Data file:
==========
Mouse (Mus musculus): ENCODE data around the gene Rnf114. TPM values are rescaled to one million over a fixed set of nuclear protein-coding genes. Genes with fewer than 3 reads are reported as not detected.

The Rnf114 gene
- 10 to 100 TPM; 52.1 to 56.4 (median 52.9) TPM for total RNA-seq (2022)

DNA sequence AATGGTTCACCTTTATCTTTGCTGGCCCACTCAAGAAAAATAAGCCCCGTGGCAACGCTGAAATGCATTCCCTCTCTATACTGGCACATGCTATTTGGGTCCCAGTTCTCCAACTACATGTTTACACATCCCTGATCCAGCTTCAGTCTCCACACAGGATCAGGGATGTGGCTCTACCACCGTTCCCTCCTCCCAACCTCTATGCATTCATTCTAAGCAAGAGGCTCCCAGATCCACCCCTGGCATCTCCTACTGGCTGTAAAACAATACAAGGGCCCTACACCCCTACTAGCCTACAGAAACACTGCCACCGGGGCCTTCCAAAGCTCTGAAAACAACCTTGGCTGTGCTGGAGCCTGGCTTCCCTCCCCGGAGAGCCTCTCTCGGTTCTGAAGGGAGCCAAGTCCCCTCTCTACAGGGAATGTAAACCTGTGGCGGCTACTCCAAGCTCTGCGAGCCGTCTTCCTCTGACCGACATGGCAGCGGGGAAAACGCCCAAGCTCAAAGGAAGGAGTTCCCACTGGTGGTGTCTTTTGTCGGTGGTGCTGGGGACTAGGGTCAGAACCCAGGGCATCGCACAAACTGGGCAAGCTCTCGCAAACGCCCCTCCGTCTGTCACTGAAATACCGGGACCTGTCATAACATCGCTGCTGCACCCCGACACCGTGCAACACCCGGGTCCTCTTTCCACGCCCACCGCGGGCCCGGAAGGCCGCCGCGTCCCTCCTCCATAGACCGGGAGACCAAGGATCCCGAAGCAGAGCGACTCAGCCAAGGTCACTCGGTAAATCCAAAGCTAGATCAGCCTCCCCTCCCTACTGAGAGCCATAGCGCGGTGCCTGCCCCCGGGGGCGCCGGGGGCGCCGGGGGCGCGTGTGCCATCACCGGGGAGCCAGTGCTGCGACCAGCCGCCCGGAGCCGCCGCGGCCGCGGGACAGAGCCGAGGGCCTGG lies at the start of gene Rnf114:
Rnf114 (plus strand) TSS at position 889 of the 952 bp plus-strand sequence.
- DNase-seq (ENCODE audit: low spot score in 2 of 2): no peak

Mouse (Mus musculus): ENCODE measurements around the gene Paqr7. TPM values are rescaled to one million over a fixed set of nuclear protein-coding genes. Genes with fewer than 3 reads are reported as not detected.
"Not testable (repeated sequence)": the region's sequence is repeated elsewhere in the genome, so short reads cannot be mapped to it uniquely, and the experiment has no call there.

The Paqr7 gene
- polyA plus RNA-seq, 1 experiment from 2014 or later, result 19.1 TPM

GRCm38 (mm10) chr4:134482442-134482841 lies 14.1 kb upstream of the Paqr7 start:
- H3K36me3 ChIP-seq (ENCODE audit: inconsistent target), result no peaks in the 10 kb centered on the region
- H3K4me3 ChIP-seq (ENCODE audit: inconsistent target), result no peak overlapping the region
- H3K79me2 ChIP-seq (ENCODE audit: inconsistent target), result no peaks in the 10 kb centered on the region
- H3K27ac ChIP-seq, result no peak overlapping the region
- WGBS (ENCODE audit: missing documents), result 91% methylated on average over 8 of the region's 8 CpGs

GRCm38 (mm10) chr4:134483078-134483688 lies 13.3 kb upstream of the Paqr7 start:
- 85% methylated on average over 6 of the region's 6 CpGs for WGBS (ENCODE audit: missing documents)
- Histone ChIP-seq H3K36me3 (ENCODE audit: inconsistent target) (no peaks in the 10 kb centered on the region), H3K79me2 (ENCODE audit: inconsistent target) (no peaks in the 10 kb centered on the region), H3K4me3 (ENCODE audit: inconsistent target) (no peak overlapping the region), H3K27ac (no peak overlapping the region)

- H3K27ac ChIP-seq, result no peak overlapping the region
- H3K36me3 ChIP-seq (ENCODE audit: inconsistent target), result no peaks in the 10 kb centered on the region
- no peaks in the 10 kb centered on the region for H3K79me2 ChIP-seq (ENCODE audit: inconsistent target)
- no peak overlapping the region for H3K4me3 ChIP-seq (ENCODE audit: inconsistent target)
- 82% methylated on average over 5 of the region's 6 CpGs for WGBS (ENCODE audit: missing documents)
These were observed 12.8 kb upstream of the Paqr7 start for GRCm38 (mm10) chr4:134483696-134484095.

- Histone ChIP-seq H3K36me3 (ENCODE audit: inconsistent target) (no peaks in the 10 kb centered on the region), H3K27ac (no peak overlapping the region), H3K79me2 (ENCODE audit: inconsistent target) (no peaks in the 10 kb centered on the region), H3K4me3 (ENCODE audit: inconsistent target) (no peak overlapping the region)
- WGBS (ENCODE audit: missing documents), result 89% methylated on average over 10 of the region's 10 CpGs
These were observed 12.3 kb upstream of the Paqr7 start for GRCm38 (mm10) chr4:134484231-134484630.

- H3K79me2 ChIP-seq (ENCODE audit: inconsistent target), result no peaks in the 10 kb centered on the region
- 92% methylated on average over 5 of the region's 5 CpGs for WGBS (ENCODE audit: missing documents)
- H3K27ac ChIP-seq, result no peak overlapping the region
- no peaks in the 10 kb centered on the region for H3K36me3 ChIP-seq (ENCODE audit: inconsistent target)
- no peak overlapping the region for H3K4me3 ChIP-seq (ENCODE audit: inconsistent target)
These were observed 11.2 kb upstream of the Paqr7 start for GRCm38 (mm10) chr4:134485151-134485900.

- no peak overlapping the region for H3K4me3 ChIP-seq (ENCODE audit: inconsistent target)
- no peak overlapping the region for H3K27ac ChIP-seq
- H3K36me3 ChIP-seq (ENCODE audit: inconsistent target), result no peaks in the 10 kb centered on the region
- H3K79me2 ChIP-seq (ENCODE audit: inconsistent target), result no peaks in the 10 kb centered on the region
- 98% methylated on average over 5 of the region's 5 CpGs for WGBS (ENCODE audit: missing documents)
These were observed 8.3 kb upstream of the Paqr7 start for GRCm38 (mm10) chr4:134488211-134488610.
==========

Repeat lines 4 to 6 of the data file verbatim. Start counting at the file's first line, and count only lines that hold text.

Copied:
DNA sequence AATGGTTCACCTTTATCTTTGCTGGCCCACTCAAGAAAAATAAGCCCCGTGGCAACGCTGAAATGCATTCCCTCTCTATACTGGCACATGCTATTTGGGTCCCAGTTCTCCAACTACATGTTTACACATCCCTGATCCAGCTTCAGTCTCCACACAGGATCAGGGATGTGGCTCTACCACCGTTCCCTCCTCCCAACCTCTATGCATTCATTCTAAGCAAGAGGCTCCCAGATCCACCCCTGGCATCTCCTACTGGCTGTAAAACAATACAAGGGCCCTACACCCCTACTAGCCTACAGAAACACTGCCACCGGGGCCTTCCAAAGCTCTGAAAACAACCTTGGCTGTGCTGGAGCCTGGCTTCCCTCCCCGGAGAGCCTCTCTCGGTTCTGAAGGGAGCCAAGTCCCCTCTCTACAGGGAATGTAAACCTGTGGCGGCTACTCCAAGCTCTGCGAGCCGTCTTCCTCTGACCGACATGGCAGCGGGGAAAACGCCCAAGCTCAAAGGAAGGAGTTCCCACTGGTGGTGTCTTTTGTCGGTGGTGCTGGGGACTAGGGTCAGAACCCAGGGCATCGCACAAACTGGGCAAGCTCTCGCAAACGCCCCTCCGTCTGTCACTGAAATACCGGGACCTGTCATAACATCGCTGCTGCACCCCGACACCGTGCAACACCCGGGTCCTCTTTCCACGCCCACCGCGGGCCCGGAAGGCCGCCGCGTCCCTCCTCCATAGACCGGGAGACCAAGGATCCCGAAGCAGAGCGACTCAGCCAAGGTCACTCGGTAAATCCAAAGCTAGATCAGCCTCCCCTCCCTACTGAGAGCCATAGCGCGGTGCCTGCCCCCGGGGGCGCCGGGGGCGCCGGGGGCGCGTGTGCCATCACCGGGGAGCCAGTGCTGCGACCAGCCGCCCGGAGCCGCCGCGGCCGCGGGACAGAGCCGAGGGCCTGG lies at the start of gene Rnf114:
Rnf114 (plus strand) TSS at position 889 of the 952 bp plus-strand sequence.
- DNase-seq (ENCODE audit: low spot score in 2 of 2): no peak